The Board of Deputies was all over the Jewish Press and social media again this week over its stand – or, rather its refusal to take a stand – on Israel’s Annexation of the West Bank. I do feel rather sorry for its president Marie van der Zyl who seems unable to put a foot anywhere these days without stepping in poo.
In leading the UK Jewish community response to Labour anti-Semitism from 2016, the Board was doing rather well. Naturally, even that provoked some criticism from those who felt the response was inadequate and from Labour supporters who believed Labour was being “smeared.” But generally, the consensus was that the BoD was doing okay.
There was a brief spat last month after Tory MP Robert Halfon accused the BoD of being pro-Labour. But the issue which dramatically divided opinion, destroyed any consensus and threw the Board into the spotlight was Israel’s Annexation of the West Bank. That led to calls from some sections of the community for the Board to condemn Israel and its PM, Bibi Netanyahu, and from other sections of the community to endorse the policy.
As I said in an earlier post on this website, I am no fan of Bibi, but I do not think it is helpful for us as a community to denounce Israel or its government. Any criticism (or, indeed approbation) should be left to its people; to those who live and vote there.
I understand the huge frustration of Israeli voters on the Left who cannot muster the votes to dislodge Bibi but I believe the way to do so is by convincing enough voters in Israel that other policies will not harm them, rather than by lobbying Anglo-Jewry’s main representative organisation to condemn Israel.
The BoD president Marie van der Zyl has said, quite rightly in my view, that the issue of West Bank Annexation is “a matter for the Israelis and the Palestinians” to negotiate in any future agreement. The BoD, she believes “should be a safe and tolerant space where people can put forward their views” even when they disagree.
But even that declaration of neutrality brought opprobrium.
In a spirit of helpfulness, therefore, let me suggest it is time for the Board of Deputies – or, to give it its full title, the Board of Deputies of British Jews – to down-size considerably and to return to its core activity of representing Britain’s Jewish community to the British Government and Monarchy – it was created in 1760 (by Sephardi Jews) to pay homage to George III on his accession to the throne.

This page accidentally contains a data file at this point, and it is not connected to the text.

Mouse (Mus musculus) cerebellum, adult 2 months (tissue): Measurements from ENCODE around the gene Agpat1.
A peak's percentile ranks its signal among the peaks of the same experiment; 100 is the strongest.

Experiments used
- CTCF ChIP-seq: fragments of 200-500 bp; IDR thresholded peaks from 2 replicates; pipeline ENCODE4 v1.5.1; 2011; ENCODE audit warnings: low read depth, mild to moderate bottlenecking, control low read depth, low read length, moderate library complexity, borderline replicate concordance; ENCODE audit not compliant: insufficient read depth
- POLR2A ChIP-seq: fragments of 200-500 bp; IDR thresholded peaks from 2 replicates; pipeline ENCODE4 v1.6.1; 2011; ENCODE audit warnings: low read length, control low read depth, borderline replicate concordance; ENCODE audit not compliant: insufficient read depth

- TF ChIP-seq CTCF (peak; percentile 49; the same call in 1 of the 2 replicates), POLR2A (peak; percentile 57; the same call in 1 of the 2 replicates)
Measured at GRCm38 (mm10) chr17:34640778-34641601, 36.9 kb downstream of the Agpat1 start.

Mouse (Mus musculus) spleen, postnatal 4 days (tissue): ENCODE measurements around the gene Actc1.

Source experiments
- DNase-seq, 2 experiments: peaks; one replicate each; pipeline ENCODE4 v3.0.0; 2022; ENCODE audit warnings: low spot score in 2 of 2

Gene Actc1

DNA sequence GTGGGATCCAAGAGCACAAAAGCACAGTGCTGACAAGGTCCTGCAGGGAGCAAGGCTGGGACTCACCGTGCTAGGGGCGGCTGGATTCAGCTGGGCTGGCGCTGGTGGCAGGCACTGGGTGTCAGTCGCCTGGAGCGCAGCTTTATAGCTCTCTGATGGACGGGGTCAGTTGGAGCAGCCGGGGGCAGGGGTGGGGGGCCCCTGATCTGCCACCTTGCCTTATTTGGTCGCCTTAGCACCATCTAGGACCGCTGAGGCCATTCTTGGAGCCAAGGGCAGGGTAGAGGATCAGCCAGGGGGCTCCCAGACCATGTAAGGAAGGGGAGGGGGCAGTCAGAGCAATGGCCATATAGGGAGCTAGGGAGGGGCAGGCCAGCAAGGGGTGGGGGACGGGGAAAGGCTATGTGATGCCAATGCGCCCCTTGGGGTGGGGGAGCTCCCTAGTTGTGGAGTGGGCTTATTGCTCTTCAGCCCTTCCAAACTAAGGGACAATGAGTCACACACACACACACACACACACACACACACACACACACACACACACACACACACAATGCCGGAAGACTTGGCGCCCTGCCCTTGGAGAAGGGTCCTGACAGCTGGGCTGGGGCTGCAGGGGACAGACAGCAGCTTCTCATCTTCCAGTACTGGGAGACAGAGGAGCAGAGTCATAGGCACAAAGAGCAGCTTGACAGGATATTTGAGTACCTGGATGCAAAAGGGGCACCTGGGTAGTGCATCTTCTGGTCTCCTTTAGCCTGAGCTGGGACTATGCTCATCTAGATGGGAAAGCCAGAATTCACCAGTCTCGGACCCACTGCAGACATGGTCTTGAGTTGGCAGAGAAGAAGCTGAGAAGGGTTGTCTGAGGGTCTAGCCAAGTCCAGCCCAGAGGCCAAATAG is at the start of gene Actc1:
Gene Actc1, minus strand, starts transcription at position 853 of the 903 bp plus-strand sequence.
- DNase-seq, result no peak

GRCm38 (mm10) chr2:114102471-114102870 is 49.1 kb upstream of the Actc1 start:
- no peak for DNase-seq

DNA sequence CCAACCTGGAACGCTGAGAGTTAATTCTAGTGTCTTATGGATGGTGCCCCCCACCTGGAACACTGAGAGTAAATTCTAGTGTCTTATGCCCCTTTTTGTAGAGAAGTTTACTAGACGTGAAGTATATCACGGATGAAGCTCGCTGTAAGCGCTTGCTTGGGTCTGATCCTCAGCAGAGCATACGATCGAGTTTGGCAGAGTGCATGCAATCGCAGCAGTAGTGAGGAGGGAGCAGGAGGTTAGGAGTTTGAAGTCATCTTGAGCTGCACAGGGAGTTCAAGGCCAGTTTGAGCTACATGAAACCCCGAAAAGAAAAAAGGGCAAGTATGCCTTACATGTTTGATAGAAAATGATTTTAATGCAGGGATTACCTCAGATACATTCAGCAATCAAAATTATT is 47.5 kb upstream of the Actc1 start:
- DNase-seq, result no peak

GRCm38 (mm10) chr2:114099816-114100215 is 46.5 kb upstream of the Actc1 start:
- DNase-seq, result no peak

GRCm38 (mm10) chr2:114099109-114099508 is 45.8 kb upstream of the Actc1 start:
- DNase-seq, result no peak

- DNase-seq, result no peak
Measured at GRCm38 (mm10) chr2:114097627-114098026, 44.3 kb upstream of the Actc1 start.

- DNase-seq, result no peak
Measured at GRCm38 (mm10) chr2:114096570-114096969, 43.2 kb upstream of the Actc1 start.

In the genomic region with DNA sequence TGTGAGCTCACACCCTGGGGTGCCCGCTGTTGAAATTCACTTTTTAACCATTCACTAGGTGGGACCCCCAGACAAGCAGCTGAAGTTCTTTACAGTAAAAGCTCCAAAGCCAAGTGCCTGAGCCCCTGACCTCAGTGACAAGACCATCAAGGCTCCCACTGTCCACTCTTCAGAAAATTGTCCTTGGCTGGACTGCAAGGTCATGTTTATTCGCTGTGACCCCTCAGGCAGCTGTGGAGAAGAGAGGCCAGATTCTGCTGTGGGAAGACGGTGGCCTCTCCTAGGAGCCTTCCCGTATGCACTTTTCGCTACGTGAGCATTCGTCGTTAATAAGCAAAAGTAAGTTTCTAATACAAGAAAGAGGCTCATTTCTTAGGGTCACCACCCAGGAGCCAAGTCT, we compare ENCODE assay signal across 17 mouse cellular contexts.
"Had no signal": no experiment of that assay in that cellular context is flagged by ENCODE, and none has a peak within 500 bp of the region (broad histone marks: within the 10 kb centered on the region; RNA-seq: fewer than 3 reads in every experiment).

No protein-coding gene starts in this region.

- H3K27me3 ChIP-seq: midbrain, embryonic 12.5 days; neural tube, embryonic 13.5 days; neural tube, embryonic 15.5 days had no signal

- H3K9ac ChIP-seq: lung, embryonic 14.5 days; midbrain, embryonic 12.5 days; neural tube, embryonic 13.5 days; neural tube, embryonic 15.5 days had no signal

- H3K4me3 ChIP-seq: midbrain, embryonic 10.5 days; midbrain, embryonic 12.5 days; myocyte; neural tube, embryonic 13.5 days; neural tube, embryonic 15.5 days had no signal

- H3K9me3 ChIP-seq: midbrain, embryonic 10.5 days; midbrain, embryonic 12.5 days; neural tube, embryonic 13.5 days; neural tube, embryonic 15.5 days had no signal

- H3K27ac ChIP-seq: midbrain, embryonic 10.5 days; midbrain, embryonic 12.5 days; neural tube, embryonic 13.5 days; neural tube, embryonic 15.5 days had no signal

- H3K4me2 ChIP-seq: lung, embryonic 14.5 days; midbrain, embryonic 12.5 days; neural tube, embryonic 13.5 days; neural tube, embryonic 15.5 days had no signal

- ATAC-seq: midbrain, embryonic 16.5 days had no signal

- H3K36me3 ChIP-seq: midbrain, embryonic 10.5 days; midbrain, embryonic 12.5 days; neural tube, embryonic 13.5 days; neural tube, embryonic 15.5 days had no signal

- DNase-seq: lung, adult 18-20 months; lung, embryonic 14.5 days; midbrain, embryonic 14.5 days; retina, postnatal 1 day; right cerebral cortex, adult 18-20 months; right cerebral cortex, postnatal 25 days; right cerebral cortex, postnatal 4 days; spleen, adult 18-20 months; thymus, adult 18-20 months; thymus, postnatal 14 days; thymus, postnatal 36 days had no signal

While I have no locus standi to comment on the Board of Deputies, I feel in a position to do so having observed or been professionally involved with its activities for most of my working life.
As a young reporter in the 1970s, I witnessed Lord (Barnet, “Barney”) Janner perform his version of Nikita Kruschev’s famous United Nations protest though I recall “Barney” furiously pounding his fist on a lectern rather than his shoe.
Later in the 70s the BoD expanded its role from being mainly Anglo-Jewry’s “voice”, to becoming more politically active and outspoken, and appointing its first full-time professional director-general. By this time “Barney’s” son Greville had been anointed as the Board president.
I imagine the BoD’s core role would have evolved and grown naturally over subsequent years as a result of many societal and demographic factors. But I doubt it would have evolved and expanded in quite the way it did without a quest for a political niche for former presidents whose day-job was in Westminster.
45 years later, Wikipedia tells us that “All matters tending to impact on the life of Jews in Britain fall within the Board’s remit.”
That assertion is, I believe, where the problem lies because we have organisations for welfare, religion and the interface between UK Jews and Israel. With all those in place, any “umbrella” organisation flexing its political muscles “on behalf of the entire community” is not just superfluous but will inevitably run into unnecessary conflict.
After the latest round of bitter controversy, surely it would be far better for the BoD to recognise that its remit cannot (and really should not) cover “all matters tending to impact on the life of Jews in Britain.”
By acknowledging that, the BoD could simply forget about flexing its political muscles. It could reduce its “empire” (by which I mean reduce its professional staff and London premises) and return to its core role of representing Britain’s Jewish community to the British Government and monarchy. The BoD President would be mired in far less controversy and it would save us all the levy which we pay with our synagogue fees…